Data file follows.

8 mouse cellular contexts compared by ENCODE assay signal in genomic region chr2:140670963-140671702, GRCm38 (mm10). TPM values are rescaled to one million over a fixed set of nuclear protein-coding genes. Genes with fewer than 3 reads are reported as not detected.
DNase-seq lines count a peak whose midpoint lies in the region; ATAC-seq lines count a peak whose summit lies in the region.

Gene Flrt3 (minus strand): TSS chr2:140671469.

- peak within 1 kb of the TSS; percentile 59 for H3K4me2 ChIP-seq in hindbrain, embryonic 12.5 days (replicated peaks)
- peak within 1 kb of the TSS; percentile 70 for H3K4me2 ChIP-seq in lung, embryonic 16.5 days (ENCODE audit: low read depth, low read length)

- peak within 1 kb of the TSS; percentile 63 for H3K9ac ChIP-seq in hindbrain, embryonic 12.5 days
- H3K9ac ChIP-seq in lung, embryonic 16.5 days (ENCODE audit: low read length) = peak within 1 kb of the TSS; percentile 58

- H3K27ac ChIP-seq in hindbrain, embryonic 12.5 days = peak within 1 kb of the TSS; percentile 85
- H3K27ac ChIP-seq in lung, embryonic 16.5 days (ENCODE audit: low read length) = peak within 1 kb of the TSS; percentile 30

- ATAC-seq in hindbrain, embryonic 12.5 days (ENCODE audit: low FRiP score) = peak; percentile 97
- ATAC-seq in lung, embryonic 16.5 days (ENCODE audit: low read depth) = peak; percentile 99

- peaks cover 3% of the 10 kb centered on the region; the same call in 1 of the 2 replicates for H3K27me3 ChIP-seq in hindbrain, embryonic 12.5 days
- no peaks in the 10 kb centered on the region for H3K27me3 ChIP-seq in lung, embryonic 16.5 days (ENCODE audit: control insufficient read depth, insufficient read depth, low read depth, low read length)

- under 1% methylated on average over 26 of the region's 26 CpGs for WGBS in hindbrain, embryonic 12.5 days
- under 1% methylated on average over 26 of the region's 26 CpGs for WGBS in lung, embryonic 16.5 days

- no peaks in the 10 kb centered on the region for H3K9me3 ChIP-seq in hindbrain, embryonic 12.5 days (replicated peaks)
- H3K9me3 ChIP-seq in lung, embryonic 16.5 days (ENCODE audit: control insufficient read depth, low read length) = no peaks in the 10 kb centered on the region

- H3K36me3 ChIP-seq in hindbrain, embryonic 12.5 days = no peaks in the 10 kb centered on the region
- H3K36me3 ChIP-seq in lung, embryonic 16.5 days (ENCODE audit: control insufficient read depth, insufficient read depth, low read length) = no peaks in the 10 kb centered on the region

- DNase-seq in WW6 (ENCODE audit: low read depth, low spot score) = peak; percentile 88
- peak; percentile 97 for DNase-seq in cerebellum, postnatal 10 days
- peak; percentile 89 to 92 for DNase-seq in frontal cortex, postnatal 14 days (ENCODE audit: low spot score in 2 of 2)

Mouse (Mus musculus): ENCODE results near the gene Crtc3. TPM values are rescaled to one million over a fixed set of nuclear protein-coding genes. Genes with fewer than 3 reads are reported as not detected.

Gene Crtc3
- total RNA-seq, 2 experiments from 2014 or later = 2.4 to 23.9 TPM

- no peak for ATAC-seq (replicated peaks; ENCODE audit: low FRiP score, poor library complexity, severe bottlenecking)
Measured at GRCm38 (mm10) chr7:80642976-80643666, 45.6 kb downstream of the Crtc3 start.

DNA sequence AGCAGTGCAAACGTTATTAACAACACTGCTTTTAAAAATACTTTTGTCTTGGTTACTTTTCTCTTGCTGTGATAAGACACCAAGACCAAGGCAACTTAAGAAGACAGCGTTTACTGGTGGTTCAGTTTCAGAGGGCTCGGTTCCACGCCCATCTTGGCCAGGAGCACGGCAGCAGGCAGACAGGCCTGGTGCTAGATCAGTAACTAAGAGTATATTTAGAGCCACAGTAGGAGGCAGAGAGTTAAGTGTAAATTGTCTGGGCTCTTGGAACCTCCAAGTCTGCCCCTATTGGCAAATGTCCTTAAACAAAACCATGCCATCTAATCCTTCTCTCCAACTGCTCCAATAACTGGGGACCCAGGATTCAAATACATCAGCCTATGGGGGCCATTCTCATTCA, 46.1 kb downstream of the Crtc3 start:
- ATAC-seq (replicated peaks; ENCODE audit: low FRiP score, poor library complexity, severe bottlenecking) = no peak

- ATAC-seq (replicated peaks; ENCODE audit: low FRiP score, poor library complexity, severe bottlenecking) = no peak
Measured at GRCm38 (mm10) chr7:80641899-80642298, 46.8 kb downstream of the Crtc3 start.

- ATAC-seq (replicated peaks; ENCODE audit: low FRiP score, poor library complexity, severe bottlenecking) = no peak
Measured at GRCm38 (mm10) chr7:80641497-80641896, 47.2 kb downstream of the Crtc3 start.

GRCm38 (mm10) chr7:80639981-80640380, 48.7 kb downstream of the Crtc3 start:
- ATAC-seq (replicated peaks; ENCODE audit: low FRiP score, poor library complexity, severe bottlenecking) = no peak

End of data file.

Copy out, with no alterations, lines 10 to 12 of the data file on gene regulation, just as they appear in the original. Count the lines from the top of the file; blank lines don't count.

- ATAC-seq in hindbrain, embryonic 12.5 days (ENCODE audit: low FRiP score) = peak; percentile 97
- ATAC-seq in lung, embryonic 16.5 days (ENCODE audit: low read depth) = peak; percentile 99

- peaks cover 3% of the 10 kb centered on the region; the same call in 1 of the 2 replicates for H3K27me3 ChIP-seq in hindbrain, embryonic 12.5 days